I think one of them for me as his daughter is a spot where he talks about a song that he says is the number one pop record in the country, but that he was going to sing it the way his grandmama put him to bed with it. For me, that would be my great-grandmother he’s talking about. That’s family history passed down through my father. It’s so very special for me.
One of the things I think is important is that when I first heard about these recordings all I could think was, “Good Lord, old radio shows.” (Makes scratchy noises) They’d be all scratchy and unlistenable. These recordings are as good as or better than the MGM masters that we’ve all heard throughout the years. And when everything was transferred over to today’s technology, little to nothing was done to enhance the transfer. If anything, they took off a pop or a hiss. They are a pure rendition of what was recorded.
There’s a DVD that comes with the recordings as well. What can we expect to see on that?
It’s approximately 45 minutes where I host one of the band members of the Drifting Cowboys that was on all the Mother’s Best Recordings and one of the major engineers that was actually in the studio when they were recording this as well as one of the gentlemen that was a regular guest on the show. We wanted to tell the story of what is Mother’s Best, how did we come about it and get the people that were there and part of the people that made this history and get their recollection of the events that took place. They talk about what it was like to be the engineer back then. I think having the 16 CD’s is great, but you get to watch these gentlemen tell these stories.
Back then, they would record some of these shows ahead of time and play them as if he was in the studio live. He might have been in Toledo when the show was playing that morning. We’ve created a map inside the box set that will show exactly where he was in his travels on the day that the show aired. If you’re listening to show number 52, you can pull out this poster and go to the map and it will show you where he actually was when that recording went out over the airwaves. It can be interactive and you can track where he was throughout this whole process of recordings.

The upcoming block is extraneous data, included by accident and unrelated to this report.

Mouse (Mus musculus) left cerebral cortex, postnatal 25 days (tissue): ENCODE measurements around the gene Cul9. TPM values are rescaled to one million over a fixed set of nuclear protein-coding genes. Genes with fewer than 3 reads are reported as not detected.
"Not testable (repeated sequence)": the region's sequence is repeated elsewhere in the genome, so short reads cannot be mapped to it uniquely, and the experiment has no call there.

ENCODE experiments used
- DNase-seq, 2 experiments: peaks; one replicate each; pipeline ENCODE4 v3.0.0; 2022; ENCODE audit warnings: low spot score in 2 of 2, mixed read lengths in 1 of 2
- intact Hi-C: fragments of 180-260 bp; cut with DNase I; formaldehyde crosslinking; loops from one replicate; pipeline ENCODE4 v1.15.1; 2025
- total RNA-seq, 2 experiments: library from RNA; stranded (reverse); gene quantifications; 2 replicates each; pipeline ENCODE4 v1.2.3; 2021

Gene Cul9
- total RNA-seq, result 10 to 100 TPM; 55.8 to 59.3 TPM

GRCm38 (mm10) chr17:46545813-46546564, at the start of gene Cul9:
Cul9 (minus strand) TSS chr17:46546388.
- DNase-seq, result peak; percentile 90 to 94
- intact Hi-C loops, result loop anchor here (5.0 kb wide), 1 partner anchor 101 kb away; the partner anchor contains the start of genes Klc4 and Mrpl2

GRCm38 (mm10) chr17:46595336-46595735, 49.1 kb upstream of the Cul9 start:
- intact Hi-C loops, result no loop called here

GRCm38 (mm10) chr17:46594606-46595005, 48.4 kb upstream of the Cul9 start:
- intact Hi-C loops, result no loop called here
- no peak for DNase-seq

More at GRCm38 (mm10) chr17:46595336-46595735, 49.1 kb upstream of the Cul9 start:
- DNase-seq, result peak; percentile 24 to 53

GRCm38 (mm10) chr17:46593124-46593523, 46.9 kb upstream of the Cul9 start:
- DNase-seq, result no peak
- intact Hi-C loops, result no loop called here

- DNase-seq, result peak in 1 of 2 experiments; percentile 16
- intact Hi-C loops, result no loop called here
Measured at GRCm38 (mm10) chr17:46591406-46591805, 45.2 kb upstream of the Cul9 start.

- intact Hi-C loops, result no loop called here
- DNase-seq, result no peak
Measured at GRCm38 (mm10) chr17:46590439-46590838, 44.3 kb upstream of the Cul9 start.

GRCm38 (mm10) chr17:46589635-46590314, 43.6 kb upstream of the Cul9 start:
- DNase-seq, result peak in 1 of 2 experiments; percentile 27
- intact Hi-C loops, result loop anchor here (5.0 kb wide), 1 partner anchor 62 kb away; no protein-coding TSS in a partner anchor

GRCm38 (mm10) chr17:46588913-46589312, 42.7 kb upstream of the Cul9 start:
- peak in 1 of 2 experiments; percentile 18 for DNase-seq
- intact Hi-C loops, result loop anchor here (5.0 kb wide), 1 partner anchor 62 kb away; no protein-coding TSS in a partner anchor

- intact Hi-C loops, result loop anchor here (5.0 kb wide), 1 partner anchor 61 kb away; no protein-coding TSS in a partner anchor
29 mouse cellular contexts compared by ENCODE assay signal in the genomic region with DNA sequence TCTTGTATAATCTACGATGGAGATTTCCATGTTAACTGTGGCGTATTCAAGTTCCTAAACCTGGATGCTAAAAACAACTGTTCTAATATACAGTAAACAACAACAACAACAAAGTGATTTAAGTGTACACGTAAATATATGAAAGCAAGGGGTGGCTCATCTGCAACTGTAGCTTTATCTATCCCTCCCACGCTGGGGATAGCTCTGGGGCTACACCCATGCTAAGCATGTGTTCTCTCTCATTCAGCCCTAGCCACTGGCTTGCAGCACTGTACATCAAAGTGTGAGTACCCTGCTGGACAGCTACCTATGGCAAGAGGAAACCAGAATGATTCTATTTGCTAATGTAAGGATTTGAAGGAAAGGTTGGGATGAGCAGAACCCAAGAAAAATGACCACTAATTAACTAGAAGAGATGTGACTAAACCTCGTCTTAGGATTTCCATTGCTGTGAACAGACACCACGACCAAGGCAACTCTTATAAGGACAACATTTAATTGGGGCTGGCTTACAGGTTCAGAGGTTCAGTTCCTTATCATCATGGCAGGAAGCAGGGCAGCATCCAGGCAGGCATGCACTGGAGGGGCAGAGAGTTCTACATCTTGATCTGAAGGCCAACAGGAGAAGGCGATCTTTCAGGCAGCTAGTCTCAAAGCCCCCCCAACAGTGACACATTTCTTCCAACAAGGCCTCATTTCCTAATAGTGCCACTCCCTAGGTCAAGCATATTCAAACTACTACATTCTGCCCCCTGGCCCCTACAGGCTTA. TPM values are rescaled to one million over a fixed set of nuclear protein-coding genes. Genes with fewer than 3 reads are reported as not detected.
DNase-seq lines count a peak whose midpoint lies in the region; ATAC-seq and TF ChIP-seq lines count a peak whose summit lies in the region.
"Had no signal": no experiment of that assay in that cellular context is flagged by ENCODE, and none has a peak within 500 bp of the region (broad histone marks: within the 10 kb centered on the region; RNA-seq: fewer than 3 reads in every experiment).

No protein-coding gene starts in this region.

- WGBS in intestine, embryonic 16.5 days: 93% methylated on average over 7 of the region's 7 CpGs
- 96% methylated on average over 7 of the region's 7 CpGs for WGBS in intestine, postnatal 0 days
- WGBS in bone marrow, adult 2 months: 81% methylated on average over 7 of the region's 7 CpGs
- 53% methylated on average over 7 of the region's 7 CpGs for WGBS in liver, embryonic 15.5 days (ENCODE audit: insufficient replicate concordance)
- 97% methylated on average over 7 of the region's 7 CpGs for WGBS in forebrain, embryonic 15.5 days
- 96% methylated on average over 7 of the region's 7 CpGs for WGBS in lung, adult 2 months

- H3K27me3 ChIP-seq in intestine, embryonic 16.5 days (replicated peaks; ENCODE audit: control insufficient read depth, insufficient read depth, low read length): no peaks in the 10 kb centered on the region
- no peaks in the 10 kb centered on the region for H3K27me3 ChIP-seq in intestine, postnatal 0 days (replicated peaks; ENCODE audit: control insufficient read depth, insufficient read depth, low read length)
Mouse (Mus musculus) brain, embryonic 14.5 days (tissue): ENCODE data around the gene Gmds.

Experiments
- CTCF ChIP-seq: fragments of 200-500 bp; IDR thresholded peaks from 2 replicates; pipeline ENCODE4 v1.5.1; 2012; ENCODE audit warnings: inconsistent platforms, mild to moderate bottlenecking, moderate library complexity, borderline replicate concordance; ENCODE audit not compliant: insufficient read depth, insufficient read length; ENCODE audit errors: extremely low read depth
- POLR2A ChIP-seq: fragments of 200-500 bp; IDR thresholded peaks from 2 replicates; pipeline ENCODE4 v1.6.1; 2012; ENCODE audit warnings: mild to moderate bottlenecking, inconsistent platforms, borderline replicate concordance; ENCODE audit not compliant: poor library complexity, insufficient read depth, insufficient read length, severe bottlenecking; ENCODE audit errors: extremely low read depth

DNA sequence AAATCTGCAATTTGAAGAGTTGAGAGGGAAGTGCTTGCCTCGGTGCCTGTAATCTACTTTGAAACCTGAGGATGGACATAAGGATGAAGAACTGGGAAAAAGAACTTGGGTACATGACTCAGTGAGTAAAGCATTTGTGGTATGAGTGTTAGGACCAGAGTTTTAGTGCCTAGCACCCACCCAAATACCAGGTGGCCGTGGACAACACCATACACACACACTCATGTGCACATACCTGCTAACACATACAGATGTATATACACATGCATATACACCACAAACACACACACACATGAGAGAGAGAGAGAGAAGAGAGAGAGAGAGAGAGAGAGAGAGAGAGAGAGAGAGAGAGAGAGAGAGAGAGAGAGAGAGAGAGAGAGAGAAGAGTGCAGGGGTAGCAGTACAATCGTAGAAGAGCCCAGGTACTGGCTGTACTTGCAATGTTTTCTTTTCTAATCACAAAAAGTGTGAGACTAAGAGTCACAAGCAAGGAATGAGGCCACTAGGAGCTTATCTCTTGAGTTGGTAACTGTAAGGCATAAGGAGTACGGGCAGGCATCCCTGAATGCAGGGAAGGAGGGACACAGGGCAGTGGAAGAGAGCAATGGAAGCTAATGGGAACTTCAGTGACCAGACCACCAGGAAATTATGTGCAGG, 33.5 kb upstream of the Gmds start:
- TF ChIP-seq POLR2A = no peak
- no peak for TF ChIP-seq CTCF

There’s an accompanying booklet that comes with the recordings by Hank Williams historian Colin Escot. What’s entailed in that?
Exactly. I’d even elevate it to a book rather than a booklet. Everyone who has the privilege of seeing the finished copy knows it’s truly a book. Colin has done such a fabulous job in detail and history in telling not only the same stories you’ve heard, but come up with new Hank history and in new photographs that we’ve come up with. The buyer is going to get something that they’re going to get a lot of enjoyment out of. The stuff that they’re going to get in the box set is just five stars across the board. The thing about Colin is that he’s not just such a great historian, he has his doctorate in the Hank Williams field.
How has the process been working with Time Life on this project?
It has absolutely been a pleasure. This is Time Life’s forte. This is what they do. What we wanted was something that was more than just music, it was something that people would want to have in their homes and consider a piece of history. The estate partnered with Time Life. This has been going on for four years. To be together and agree and disagree and yet still be on the same level is an honor. I know for Time Life, this is what they do and it’s their job, but they’ve gone so far above and beyond that. They have put love and heart into this project. There’s a lot of pride in what we’ve put together. When people see the packaging, they’re going to see dedication and love to my dad.
How do you see your role in your father’s legacy?
I feel that I’ve been granted the honor in being a steward to his legacy. I’m able to work with Hank Jr. One thing we’ve always agreed on is that our father’s memory, music, image and likeness only deserves the highest standard. As his daughter, everything involved in his estate has been set out that way. We’ve been able to put out music and books of our dad that we’re proud of and his fans are proud of. Hopefully he would have been proud of them as well.
How is your relationship these days with Hank Jr.?
We go along to get along. We’ve worked on this project and he’s written for this book. We’re both very proud of this project and the fact that this music has survived and is able to be shared with country music fans and music lovers around the world. This is part of America’s music fabric. It’s very important. Those songs my dad are singing are still alive and well today.
What is country music to Jett Williams?
Country music to Jett Williams is the music of the people. It’s the music of life. Country music tells you about love, laughter, and loss. I believe that, honest to God, it’s the music of life.
- Jack Hanford: For those who are interested, there is a new 90-minute documentary video about Tompall & the Glaser Brothers on DVD ...
- joe morris: how come nobody mentions his fan club which started 1950 and was called the " the penny pushers " which ...
- jane: I'm reading this article in 2013 and I've yet to hear anything from the album played on the radio.....
- Catwandy: I guess Matt C. is eating his well-deserved crow 'bout now. Critics....gotta love 'em , bless their little hearts.
- Ed McClendon: Saw the brothers in Greeley CO on the occasion of Tompall's 50th birthday. The show wasn't well promoted and there ...
- Roby Fox: I'm sure no one else will know, or even care about this little tidbit of trivia. "Keep Your Change" was ...
- kate wonders: Roni Stoneman is still on Hee Haw every Sunday night on RFD channel.
- Marsha Blades: Tommy, You were so kind to me during a tough time in my life and I don't think I ever ...
- Leona Jones: I seen Chris at the Grand Ole Opry last week.. First time I have heard of him.. He rocked the ...
- Sonicjar Music: Agree with Lucas, But one thing is certain, for a song to come to existence, so many things have to ...